Nearly 600 million, or 48% of Africa’s population, still lack access to electricity, with the majority living in rural areas
ADDIS ABABA, Ethiopia, March 7, 2019/ — Africa will not fully develop if hundreds of millions of its people continue to live without electricity, Economic Commission for Africa’s Executive Secretary, Vera Songwe said Thursday.
Addressing a Res4Africa business-to-government high level workshop on accelerating the renewable energy transition in Ethiopia, Ms. Songwe said energy was at the heart of development and access to electricity would lift productivity within and across sectors.
“Right now the continent is moving towards the game-changing African Continental Free Trade Agreement where collectively we can wield the strength of the African continent better than we can individually by trading more with each other but the AfCFTA requires production which requires energy,” she said.
For instance, the ECA Chief said, nearly 600 million, or 48% of Africa’s population, still lack access to electricity, with the majority living in rural areas. It is projected that roughly the same number of people will not have access by 2030.
“This is the case despite the fact that there was additional electricity access to 26 million Africans between 2012 and 2016,” said Ms. Songwe, adding it was disheartening that nearly 848 million, or 72 percent of Africa’s population lack clean cooking solutions with 90 percent or more relying on biomass for heat energy.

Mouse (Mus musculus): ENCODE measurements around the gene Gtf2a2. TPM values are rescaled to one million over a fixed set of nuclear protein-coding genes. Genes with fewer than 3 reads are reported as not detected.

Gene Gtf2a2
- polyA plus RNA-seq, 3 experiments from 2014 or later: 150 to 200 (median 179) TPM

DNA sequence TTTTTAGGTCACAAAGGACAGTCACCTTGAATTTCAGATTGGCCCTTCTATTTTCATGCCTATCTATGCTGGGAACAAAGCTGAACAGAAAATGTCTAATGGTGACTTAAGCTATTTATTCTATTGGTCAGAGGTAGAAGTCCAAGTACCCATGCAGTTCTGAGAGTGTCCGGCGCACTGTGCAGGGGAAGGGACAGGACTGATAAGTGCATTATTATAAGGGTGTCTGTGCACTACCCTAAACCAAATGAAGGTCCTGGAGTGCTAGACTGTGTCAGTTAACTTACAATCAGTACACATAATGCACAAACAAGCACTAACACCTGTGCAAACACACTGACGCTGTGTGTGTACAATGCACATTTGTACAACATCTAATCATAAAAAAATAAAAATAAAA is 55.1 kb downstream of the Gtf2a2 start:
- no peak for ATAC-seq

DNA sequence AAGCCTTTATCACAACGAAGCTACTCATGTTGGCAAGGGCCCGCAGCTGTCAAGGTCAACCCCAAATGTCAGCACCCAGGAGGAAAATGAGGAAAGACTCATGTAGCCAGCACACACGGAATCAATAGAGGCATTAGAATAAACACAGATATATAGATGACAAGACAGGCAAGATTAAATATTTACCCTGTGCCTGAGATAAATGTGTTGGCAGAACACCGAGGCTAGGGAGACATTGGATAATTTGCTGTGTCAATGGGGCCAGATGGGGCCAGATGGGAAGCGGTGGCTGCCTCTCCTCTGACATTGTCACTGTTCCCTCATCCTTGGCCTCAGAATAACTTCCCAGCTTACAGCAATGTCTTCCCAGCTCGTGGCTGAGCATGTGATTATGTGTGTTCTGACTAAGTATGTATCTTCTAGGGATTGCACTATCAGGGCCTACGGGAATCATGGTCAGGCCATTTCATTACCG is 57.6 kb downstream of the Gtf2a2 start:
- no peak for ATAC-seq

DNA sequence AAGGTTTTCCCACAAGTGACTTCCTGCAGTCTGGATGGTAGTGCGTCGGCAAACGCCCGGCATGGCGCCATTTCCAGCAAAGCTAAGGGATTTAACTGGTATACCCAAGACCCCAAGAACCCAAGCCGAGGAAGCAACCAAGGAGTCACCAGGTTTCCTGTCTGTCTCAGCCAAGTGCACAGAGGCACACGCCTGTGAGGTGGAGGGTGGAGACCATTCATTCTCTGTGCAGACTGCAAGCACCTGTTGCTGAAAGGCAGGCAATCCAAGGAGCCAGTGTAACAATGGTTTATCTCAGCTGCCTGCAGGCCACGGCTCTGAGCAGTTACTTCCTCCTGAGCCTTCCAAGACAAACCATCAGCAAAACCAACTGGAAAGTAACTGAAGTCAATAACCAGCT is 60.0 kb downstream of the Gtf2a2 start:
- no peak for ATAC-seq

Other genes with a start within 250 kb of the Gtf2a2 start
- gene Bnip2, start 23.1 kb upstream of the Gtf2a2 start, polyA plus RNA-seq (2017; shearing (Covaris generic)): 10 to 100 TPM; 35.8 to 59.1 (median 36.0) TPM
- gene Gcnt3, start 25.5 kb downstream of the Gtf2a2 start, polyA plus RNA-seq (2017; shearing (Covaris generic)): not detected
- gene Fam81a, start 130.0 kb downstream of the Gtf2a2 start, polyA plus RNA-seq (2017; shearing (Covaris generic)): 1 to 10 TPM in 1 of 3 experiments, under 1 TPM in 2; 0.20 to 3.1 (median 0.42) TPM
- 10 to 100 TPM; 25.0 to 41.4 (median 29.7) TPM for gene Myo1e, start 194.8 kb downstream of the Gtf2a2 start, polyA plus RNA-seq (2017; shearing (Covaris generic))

Innovation on the ground, she said, so far is encouraging, though the pace needs to pick up as the continent tries to address its power challenges. Boosting access to electricity through innovation and better regulation was crucial, the ECA Chief added.
“Africa has to act fast and now to increase the number of people with access to electricity. We have to quadruple our efforts on energy if we are to achieve the sustainable development goals and Agenda 2063. Without energy we cannot have the development that we so yearn for,” said Ms. Songwe.
“We need to enact policies and regulations that can quickly enhance the enabling environment for deployment of renewable energy programmes in Africa and make it easy for the private sector to play its role in helping accelerate the energy transition on the continent.”
For his part, Frehiwot Woldehanna, State Minister for Water, Irrigation and Energy in Ethiopia, shared efforts by his country to increase the number of people with access to electricity. This includes five new hydro and solar projects that were approved end of 2019, and the new tariff system he said aims to expand access by all to power.
In line with the government’s climate resilient green economy strategy, harnessing renewable energy resources was top priority, he said.
“We cannot continue to have a situation where our women and girls spend most of their productive time fetching firewood and water,” Minister Woldehanna said, adding the country had made significant gains in its efforts to address power shortages.
Roberto Vigotti, Secretary General of Res4Africa, emphasized the importance of accelerating the renewable energy transition not only in Ethiopia but Africa as a whole.
RES4Africa contributes to building sustainable energy partnerships on the continent with a “bottom up” approach able to propose solutions customized to local contexts. The organization encourages the setting-up of partnership formulas aiming to provide decision makers with the viewpoint of the private sector and in the process stimulating investment opportunities.
Lack of sufficient power generation capacity, poor transmission and distribution infrastructure, high costs of supply to remote areas, or simply a lack of affordability for electricity, are among the biggest hurdles for affecting Africa’s desire to extend grid-based electricity.
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